Shade Tolerance: One thing that any gardener and anyone who has lived in the world long enough will eventually realize is that some plants like to grow in sun while others like shade. The conditions in sun and shade are very different.
What is a full sun environment like?
This picture shows cedar and black cherry, among other small plants, growing in a recently cut field near Cambridge, Maryland. The conditions in direct sun are quite harsh. While the sun provides the energy that plants need to grow, it also provides destructive UV (ultraviolet) rays and causes high rates of evaporation, causing things to dry out. Areas in full sun tend to get a lot hotter during the day than at night, so temperature variation is large. Think of how you get sunburned and dehydrated when you sit out in the sun for a few hours, and then realize that many plants have to sit in the sun all day long. Plants need special adaptations to tolerate full-sun conditions. They need to conserve water, and they need protection from UV rays. On the other hand, plants in full sun have ample energy available to them, and can afford to use that energy to conserve water or protect from UV rays; energy is often not a limiting factor in full sun.
What is a shady environment like?
This picture shows a forest growing along Tuquan Glen in Lancaster county, Pennsylvania. The environment in shade is very different from sun. There is much less available sunlight for plants to use for energy. At the same time, the environment is milder. The temperature is more moderate, there is little threat from UV rays, and evaporation is less of a problem. As shade increases, the environment gets more and more mild, but less and less energy is available to plants. Thus, in order to adapt to shade, plants need to conserve energy, but don't need to worry as much about things like water conservation.
All large trees will have their tops in full sun when they reach the top of the forest canopy. But many trees begin their lives in shade, and some medium and small trees never reach the top of the canopy. How well trees grow in shade varies from one type of tree to another, and sometimes, it depends on the conditions as well. (For example, some species become more shade tolerant as the soil gets richer, or in warmer climates.)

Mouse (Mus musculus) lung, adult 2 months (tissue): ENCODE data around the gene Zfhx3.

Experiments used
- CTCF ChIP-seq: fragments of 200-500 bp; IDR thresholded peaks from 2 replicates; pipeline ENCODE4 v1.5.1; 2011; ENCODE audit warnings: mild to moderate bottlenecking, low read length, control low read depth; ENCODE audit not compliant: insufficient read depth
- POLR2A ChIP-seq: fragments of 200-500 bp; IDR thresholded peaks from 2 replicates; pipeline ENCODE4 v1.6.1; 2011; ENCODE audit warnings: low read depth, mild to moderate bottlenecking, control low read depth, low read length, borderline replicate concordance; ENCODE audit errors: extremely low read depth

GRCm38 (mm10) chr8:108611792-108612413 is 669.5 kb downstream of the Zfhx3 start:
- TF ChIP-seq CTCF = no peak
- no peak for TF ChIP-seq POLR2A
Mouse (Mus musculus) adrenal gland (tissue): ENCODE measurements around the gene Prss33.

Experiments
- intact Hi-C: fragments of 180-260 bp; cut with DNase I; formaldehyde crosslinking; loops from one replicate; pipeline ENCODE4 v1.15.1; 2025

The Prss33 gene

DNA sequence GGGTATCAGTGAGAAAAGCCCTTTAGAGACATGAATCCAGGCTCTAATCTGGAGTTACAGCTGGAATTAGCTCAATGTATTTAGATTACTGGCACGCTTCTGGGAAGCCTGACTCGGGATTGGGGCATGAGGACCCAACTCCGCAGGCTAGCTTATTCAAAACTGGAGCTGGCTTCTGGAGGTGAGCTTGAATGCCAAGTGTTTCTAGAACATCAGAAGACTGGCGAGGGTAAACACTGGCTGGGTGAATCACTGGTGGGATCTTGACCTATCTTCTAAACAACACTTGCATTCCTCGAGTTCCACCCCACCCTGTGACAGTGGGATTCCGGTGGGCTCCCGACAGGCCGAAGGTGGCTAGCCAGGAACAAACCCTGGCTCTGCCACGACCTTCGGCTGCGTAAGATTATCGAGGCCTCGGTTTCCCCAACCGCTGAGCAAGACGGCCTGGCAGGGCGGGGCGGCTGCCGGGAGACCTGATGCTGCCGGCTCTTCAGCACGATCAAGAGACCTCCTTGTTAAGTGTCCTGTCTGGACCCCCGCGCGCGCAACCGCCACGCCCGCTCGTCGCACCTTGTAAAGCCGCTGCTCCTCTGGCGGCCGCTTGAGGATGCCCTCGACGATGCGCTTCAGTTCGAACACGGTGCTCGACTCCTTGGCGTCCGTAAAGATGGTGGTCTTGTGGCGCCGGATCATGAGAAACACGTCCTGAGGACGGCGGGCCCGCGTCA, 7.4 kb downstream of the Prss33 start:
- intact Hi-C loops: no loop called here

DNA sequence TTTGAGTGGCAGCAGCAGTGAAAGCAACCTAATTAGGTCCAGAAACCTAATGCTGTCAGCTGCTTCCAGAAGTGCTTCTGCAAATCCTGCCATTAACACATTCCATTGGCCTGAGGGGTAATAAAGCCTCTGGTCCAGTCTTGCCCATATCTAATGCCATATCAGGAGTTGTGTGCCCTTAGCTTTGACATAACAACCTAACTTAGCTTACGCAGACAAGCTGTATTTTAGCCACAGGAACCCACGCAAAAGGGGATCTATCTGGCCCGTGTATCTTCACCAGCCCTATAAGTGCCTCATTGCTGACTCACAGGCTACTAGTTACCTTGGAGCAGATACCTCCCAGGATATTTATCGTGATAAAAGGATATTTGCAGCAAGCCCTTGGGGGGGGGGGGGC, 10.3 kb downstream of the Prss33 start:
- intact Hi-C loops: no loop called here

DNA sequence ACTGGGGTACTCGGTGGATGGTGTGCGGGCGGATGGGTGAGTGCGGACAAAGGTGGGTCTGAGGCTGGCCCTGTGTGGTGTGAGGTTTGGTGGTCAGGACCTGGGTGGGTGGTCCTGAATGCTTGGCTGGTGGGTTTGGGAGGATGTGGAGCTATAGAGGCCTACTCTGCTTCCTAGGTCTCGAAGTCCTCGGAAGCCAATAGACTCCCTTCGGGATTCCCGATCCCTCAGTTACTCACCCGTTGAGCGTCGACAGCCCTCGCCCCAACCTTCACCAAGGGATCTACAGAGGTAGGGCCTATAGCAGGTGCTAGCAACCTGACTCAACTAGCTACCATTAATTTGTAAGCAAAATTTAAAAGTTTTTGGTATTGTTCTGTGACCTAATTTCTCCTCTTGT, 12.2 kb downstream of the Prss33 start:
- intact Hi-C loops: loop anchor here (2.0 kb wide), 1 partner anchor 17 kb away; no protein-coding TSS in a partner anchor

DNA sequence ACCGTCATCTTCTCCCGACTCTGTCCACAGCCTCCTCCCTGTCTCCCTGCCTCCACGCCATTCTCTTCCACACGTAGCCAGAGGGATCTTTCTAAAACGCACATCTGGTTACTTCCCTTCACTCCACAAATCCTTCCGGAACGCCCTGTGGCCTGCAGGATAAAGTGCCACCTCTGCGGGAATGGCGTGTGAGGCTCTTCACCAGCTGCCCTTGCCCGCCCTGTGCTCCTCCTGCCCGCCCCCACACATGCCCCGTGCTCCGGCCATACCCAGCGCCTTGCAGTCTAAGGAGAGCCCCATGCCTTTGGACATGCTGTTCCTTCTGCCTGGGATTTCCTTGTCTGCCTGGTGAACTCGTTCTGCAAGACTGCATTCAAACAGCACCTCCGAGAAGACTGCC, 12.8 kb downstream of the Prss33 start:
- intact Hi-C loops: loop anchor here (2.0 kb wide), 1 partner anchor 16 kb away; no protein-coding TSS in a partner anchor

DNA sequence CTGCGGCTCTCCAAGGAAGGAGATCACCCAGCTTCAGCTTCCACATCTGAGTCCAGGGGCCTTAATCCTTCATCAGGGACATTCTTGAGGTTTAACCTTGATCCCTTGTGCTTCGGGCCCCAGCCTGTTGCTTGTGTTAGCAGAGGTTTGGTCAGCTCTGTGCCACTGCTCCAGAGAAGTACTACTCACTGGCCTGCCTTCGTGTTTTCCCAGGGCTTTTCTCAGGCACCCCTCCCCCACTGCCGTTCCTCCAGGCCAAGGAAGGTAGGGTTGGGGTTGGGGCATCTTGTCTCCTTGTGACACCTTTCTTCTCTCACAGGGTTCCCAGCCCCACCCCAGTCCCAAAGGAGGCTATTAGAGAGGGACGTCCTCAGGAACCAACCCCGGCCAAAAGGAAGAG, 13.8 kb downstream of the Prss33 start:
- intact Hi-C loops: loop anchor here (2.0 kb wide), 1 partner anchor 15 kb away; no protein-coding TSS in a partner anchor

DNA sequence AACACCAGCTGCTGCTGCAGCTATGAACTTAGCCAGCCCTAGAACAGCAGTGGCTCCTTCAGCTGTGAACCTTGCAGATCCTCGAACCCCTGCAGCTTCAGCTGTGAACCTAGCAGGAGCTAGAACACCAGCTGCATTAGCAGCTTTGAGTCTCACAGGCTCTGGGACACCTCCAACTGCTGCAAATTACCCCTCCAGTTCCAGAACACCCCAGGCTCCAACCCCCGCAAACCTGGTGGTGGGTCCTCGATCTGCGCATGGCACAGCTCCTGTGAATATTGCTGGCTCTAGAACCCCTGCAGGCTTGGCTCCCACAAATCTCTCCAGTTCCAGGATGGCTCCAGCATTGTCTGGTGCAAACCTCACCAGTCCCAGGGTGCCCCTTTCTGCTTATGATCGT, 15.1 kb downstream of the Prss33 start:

How do shade-tolerant trees and shade-intolerant trees compare ( 如何鉴别树种的耐荫性 )? Shade TolerantShade Intolerant (Pioneer) Growth Rateslowfast Seeds sproutUnder a forest canopyIn open areas, on exposed ground Needs to conserveEnergyWater, nutrients Has abundantWater, nutrientsEnergy Blossom outlateearly LifeLongshort CP and SPlowerhigher others 枝叶密, 枝下高低, 自然整 枝弱, 树冠透光度小, 林相 密 相反
This table is an oversimplification. Most trees do not fit well into one category. There are a few cases in which it is easy to classify a tree: for example, Eastern Hemlock in the most shade-tolerant of all large trees in the U.S. It has all the characteristics listed in the table above. But most trees fall somewhere in between.
So why is this important? Shade-tolerant species tend to replace intolerant species over time, once the forest canopy becomes dense. If a species is not shade-tolerant, it will not be able to reproduce in a forest. Shade tolerant trees will sprout under the forest canopy, and grow to small or moderate sizes. When a tree dies and a gap appears, the shade tolerant trees will already have grown to considerable size, and they will be able to respond by growing quickly to fill in the gap. Shade-intolerant trees, although faster growing, usually do not have the ability to compete in small gaps. When the trees in an area become well established and change little over time, the ecosystem is called a "climax community".
If shade-tolerant species win out in the end, why are there so many intolerant species still left? First, even in many mature forests, there are enough moderate and large disturbances to open up enough gaps for less tolerant species to survive. Second, there are some areas where, due to conditions, trees in a forest never get big enough to fully close the gaps in the canopy. This is true both in cold climates, dry areas, areas with extremely low nutrients or poor soil, areas prone to fire, along rivers, or in areas polluted by humans. One of the reasons that we see fewer shade- tolerant species these days, however, is that humans have altered the environment to favor intolerant species; there are fewer undisturbed areas where shade-tolerant species thrive.
The factors influencing on shade tolerant of species 1)Age 2)Climate 3)Soil
4.5 Light-energy and forest productivity
The efficiency of light-energy using For forest community, is 0.5- 1.5% For single leaf, is 5-15% For crop field, 1-5%
How to improve the efficiency of light- energy using Net primary productivity (NPP): NPP=f ( LAI*PE*T ) Where LAI is photosynthetic Area, T is Photosynthetic Time, PE is Photosynthetic Efficiency.
1) Increasing LAI ( 增加光合作用面积 ): Agri-forestry, Multi-layer structure of canopy, mixture forest Planting with a available density The ways to improve the efficiency of light-energy using
2) Improve photosynthetic efficiency: Tree species selecting Forest management
Increasing photosynthetic time: It is hard to increase photosynthetic time in a forest.
1.Definitions: Ecology; Ecosystem; The compensation point of light and the saturation point of light; Ecological Pyramid; Food Chain; Ecological Efficiency 2. Ozone and Greenhouse Gases Name three greenhouse gases? What are the impacts of ozone in troposphere and stratosphere to the earth’s biosphere? 3. List three ecosystem processes affecting the following: Nutrient inputs Nutrient outputs 4 What basic components do a ecosystem include? Quiz-1